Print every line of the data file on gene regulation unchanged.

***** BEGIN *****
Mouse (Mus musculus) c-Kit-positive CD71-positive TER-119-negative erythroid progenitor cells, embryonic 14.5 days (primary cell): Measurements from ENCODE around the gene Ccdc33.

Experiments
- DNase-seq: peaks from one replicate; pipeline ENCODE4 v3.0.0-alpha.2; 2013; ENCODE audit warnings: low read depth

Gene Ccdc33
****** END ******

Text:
Mouse (Mus musculus) c-Kit-positive CD71-positive TER-119-negative erythroid progenitor cells, embryonic 14.5 days (primary cell): Measurements from ENCODE around the gene Ccdc33.

Experiments
- DNase-seq: peaks from one replicate; pipeline ENCODE4 v3.0.0-alpha.2; 2013; ENCODE audit warnings: low read depth

Gene Ccdc33